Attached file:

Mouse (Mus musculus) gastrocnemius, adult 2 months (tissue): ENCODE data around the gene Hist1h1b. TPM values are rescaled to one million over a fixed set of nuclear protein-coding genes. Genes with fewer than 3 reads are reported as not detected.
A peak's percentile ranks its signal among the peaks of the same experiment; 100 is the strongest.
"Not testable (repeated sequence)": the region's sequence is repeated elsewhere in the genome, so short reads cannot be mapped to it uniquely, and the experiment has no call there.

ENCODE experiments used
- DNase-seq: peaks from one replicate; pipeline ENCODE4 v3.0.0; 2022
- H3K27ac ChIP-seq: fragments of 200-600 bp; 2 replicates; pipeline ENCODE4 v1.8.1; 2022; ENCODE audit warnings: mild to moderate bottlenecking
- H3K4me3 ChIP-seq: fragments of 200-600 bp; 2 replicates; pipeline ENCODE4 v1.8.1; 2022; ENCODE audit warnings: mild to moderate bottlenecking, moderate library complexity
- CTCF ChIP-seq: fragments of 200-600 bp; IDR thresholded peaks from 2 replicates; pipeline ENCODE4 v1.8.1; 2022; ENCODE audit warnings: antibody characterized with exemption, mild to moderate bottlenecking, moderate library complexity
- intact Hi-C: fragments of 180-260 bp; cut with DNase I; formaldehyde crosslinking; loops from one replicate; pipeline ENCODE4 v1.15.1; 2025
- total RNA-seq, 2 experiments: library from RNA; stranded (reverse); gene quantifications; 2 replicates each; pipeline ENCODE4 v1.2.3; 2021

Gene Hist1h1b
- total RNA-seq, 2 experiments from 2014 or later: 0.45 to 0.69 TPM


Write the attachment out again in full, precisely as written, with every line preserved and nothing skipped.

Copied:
Mouse (Mus musculus) gastrocnemius, adult 2 months (tissue): ENCODE data around the gene Hist1h1b. TPM values are rescaled to one million over a fixed set of nuclear protein-coding genes. Genes with fewer than 3 reads are reported as not detected.
A peak's percentile ranks its signal among the peaks of the same experiment; 100 is the strongest.
"Not testable (repeated sequence)": the region's sequence is repeated elsewhere in the genome, so short reads cannot be mapped to it uniquely, and the experiment has no call there.

ENCODE experiments used
- DNase-seq: peaks from one replicate; pipeline ENCODE4 v3.0.0; 2022
- H3K27ac ChIP-seq: fragments of 200-600 bp; 2 replicates; pipeline ENCODE4 v1.8.1; 2022; ENCODE audit warnings: mild to moderate bottlenecking
- H3K4me3 ChIP-seq: fragments of 200-600 bp; 2 replicates; pipeline ENCODE4 v1.8.1; 2022; ENCODE audit warnings: mild to moderate bottlenecking, moderate library complexity
- CTCF ChIP-seq: fragments of 200-600 bp; IDR thresholded peaks from 2 replicates; pipeline ENCODE4 v1.8.1; 2022; ENCODE audit warnings: antibody characterized with exemption, mild to moderate bottlenecking, moderate library complexity
- intact Hi-C: fragments of 180-260 bp; cut with DNase I; formaldehyde crosslinking; loops from one replicate; pipeline ENCODE4 v1.15.1; 2025
- total RNA-seq, 2 experiments: library from RNA; stranded (reverse); gene quantifications; 2 replicates each; pipeline ENCODE4 v1.2.3; 2021

Gene Hist1h1b
- total RNA-seq, 2 experiments from 2014 or later: 0.45 to 0.69 TPM